According to Jim Button of Salmon River Sports Shop the fish were being taken on beads, egg sacks and power bait worms. Lighter colors of egg sacks were working best. Whitakers Sports Shop said that a variety of flies, including estaz eggs and Wooly Buggers, were working well for fly fishermen.
During the mild weather over the weekend the steelhead trout were resting in the deep pools but feeding on the edges of the fast water. The best bite occurred during the warmer afternoons. Fish the bait or flies along the edges of the fast water or just out of the strongest current. Use just enough weight to give the bait a natural presentation.
Joe’s Jerky: With deer hunting seasons well under way, many local residents have a fresh supply of venison in their freezer. Several people have asked me about having products made from their venison such as jerky, summer sausage and other products. One of the best places for this type of processing is Joe’s Jerky in Sherrill. Joe Robinson is a veteran meat cutter who makes a variety of great products.
I have had summer sausage and Italian sausage made from venison and they are excellent. He makes either hot or sweet sausage by mixing the venison with pork butt and I can highly recommend all his products. Call 367-0237 for more information.
Joe also has excellent regular cuts of meat such as beef and pork for sale. He makes seven flavors of beef jerky that he sells at his store on State St. in Sherrill and all are tasty and high quality. His store is a local outlet for several Pride of New York items such as local maple syrup, cheeses, sauces and seasonings such as Iron Skillet Seasonings.
YPOD: One small but handy device that I recently acquired is the YPOD. This is a small “Y” shaped device to rest the fore-end of your rifle in while shooting from a tree stand. It can also be used to support your gun on a bench while sighting in your gun.
Most ladder style tree stands have a safety rail in front of the seat but naturally it is designed for the bowhunter. Rifle hunters who want to rest their hand or forearm on the rail for stability have to hunch over to line up the sights or use the scope. The YPOD fits on the shooting rail and easily screws up to the desired height to provide the hunter with a more comfortable position.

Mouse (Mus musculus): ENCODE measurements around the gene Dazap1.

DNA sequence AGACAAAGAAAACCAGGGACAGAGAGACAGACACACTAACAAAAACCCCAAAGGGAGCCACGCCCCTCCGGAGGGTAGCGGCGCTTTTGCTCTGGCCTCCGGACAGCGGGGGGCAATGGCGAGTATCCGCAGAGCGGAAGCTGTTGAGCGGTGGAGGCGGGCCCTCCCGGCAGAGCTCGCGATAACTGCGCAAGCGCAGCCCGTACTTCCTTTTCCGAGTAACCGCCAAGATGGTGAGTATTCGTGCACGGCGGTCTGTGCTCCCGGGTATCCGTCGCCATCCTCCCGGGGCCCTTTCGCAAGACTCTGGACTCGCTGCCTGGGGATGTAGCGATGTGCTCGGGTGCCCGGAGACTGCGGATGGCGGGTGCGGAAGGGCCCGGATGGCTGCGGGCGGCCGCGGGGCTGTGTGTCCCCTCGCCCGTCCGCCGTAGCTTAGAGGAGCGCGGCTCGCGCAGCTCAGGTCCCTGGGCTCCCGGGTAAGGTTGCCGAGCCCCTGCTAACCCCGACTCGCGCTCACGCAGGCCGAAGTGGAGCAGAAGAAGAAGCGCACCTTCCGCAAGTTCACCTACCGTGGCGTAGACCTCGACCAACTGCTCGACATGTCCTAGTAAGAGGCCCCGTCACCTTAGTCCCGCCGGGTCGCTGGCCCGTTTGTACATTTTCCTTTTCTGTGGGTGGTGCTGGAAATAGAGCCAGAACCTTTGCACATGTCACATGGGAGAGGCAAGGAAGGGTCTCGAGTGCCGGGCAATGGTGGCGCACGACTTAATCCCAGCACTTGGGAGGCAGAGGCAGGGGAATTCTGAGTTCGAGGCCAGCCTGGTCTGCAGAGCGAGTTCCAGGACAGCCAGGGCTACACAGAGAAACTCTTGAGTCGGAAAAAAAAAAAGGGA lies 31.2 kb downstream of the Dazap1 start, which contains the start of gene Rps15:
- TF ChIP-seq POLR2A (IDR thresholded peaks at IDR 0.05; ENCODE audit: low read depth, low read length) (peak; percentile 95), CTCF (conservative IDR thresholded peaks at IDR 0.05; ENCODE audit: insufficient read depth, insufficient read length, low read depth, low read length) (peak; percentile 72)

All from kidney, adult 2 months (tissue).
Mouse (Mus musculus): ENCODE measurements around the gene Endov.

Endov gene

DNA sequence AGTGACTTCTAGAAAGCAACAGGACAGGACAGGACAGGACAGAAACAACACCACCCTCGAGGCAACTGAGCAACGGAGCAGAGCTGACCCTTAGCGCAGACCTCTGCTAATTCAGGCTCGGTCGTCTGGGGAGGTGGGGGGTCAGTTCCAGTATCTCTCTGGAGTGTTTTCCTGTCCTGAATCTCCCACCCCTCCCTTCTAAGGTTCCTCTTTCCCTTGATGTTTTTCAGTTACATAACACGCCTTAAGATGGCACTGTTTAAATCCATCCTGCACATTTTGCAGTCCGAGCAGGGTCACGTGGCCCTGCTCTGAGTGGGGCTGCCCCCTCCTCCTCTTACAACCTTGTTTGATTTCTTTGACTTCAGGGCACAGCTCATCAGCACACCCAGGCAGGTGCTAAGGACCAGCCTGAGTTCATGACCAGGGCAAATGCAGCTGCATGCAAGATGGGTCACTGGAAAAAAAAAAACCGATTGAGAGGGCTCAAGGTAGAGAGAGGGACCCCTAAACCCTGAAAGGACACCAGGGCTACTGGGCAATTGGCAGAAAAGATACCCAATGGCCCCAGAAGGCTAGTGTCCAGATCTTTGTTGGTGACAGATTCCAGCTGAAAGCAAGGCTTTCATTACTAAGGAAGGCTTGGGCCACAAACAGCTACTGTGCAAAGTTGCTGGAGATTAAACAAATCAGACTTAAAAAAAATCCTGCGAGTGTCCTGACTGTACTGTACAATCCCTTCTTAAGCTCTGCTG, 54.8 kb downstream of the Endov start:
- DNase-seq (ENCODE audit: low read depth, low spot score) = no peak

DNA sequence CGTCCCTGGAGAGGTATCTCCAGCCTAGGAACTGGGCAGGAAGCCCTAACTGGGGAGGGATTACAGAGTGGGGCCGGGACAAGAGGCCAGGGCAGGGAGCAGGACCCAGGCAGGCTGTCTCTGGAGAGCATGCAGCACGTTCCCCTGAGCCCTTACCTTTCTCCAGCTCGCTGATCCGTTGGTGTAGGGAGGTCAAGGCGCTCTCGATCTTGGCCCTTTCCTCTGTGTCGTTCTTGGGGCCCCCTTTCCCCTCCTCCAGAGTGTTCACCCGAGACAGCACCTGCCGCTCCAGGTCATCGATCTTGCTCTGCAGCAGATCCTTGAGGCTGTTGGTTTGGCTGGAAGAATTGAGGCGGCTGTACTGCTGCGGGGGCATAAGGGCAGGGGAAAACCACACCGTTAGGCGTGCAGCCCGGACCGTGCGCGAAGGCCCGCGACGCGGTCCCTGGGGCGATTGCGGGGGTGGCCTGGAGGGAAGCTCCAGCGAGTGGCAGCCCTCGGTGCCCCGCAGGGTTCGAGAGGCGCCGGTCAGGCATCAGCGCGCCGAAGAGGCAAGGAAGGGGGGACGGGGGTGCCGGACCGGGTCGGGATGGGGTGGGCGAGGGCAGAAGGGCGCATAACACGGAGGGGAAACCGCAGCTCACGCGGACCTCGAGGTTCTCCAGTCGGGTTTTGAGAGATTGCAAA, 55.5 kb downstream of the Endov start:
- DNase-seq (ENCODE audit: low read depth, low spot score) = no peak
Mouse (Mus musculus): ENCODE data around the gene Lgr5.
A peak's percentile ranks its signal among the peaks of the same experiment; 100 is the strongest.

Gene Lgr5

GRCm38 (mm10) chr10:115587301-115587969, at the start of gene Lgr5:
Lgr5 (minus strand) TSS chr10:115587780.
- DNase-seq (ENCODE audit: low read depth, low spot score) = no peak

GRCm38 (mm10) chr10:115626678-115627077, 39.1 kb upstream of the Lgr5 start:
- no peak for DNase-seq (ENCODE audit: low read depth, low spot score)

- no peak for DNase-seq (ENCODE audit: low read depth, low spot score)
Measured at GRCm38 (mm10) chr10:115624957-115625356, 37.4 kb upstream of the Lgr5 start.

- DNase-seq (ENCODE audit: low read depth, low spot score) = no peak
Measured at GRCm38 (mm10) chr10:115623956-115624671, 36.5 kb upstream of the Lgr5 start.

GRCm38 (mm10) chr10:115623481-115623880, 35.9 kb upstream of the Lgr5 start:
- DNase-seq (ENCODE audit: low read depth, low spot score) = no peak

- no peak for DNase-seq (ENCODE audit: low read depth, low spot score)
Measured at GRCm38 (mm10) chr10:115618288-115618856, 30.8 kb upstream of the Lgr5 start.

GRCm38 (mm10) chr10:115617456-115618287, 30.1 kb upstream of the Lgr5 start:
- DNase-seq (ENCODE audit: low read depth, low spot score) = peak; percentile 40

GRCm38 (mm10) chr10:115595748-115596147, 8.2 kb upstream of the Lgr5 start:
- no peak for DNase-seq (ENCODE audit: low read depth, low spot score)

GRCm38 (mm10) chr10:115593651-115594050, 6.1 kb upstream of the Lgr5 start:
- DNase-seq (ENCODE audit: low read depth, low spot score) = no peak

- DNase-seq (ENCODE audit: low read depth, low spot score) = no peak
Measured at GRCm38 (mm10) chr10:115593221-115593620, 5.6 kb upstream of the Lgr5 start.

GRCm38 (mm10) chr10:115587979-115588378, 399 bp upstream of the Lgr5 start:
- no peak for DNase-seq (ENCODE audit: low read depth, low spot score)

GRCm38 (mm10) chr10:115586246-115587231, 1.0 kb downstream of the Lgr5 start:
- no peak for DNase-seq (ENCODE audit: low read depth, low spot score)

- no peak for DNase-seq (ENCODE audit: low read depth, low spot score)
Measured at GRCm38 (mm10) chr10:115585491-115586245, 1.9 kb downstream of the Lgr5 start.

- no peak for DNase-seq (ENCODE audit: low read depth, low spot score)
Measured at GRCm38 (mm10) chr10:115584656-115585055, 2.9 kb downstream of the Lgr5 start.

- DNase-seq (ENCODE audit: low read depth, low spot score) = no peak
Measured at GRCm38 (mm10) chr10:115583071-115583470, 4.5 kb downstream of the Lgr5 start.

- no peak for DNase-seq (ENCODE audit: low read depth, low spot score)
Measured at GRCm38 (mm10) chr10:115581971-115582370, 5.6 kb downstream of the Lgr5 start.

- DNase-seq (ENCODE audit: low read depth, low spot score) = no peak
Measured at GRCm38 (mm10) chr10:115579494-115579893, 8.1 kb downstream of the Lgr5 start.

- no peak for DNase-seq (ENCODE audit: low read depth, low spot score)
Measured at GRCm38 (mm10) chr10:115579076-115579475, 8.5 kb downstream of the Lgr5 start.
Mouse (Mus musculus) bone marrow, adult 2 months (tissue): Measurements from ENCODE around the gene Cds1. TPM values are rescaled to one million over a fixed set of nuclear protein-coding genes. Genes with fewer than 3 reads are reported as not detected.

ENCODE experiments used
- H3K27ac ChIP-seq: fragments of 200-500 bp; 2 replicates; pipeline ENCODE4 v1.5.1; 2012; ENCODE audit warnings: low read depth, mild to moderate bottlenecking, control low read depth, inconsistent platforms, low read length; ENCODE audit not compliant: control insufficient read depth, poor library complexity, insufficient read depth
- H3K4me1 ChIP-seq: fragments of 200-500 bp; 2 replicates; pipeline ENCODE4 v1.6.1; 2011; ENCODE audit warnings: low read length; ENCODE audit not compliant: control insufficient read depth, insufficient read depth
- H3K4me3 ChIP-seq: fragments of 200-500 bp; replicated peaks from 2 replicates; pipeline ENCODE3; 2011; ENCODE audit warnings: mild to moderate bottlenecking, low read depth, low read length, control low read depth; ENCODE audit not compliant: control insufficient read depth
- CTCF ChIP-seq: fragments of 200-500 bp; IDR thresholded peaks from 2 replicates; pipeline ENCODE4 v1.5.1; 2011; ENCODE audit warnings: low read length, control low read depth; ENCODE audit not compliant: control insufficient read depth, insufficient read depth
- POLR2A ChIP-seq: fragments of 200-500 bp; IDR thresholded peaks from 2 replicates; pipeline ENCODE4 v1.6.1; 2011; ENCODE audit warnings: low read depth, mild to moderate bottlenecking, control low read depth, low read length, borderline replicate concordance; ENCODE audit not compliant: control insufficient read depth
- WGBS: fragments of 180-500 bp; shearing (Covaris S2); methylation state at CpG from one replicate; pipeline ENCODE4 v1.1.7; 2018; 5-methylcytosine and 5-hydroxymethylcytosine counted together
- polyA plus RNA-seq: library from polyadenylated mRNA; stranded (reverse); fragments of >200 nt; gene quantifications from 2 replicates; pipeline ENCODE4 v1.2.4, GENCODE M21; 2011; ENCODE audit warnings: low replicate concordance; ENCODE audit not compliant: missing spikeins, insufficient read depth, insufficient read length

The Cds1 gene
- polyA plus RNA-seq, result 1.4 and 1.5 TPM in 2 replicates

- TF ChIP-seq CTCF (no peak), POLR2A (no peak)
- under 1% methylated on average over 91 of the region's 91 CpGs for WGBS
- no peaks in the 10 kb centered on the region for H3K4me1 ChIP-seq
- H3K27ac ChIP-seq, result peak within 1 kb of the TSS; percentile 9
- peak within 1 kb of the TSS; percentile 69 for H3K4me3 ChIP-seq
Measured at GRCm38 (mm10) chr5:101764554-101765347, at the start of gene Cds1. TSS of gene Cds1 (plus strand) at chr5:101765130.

It also comes in handy on the shooting range where a hunter can set it on the table, adjust the height, and rest the front stock in the “Y” for stability so you can accurately tell where the gun is shooting. It is light, adjustable, durable and fits into a cargo pocket while traveling. Check out

Wednesday, October 28, 2015

Northern Zone deer season opens with mixed results

Sunrise was bright and beautiful on Saturday morning, the opening day of the Northern Zone Deer Season. The day turned out to be a good day for weather, although the results in many areas were definitely not as high as the expectations. Sunday was a different story as a steady rain, often accompanied by high winds made it unpleasant or downright miserable to be afield.
Generally the number of deer taken was not very high. Some hunters had success and there were some impressive bucks taken according to reports from various areas. This is not really surprising because statistics show that opening weekend success is about the same as other weekends in the Northern Zone. The number of deer shot in the north is usually evenly spread out through the entire season.
Sunday it was predictable that numbers would be down since the wet nasty weather made for tough hunting and a lot of hunters called it quits by mid day. Of course the deer do not have that option and some hunters found success by sticking it out. Bob Hamner told me that one of his hunting party was successful in bagging a nice 9-point buck early Sunday afternoon.
Most of the deer that I’ve heard about were taken on deer drives. This is also predictable since Sunday was a miserable day to sit on watch and the deer were not moving on their own. Of course in the Northern Zone it is not a popular method to sit on watch because the deer are primarily nocturnal or on the move mainly in hours around dawn and dusk. And when you consider that in the north country a “deer run” can be one half-mile wide, you see that your odds are not great.
Some people hear the term “deer drives” and think it is unsportsmanlike or that deer do not have a chance. They may visualize the huge numbers of hunters over large areas that characterized Adirondack hunting a century ago. Today the number of participants is much smaller and the tactics have changed.
First of all you have to realize that it is difficult to drive cattle where you want them to go, much less deer. The term is more accurately called pushing or bumping where some hunters still hunt through a likely area and other hunters are posted at likely escape routes. But wind, vision and a deer’s particular preference will determine where they go. The hope is that deer will move in a careful fashion near where other hunters are posted, or quietly try to sneak back past the drivers.
Hunters with patience, a knowledge of local deer habits, and lots of time can be successful sitting on watch in the north woods. Scouting and trail cameras help narrow the odds by giving hunters a good idea of the best spots to watch. Keep in mind that deer are not always going to follow the same routes as they may do in the southern tier in areas of less cover.